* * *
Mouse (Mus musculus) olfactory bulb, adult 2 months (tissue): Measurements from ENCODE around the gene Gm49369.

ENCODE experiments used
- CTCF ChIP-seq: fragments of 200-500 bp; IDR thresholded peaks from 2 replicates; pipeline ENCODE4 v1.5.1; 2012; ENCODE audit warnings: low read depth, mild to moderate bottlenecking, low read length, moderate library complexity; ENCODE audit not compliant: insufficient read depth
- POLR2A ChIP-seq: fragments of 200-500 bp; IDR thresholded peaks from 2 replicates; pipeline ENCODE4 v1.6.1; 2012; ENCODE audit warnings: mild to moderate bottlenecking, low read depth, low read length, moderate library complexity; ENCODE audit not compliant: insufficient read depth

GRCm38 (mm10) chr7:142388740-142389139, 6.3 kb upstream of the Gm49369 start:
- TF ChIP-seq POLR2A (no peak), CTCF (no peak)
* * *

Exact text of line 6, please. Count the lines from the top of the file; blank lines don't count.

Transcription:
- TF ChIP-seq POLR2A (no peak), CTCF (no peak)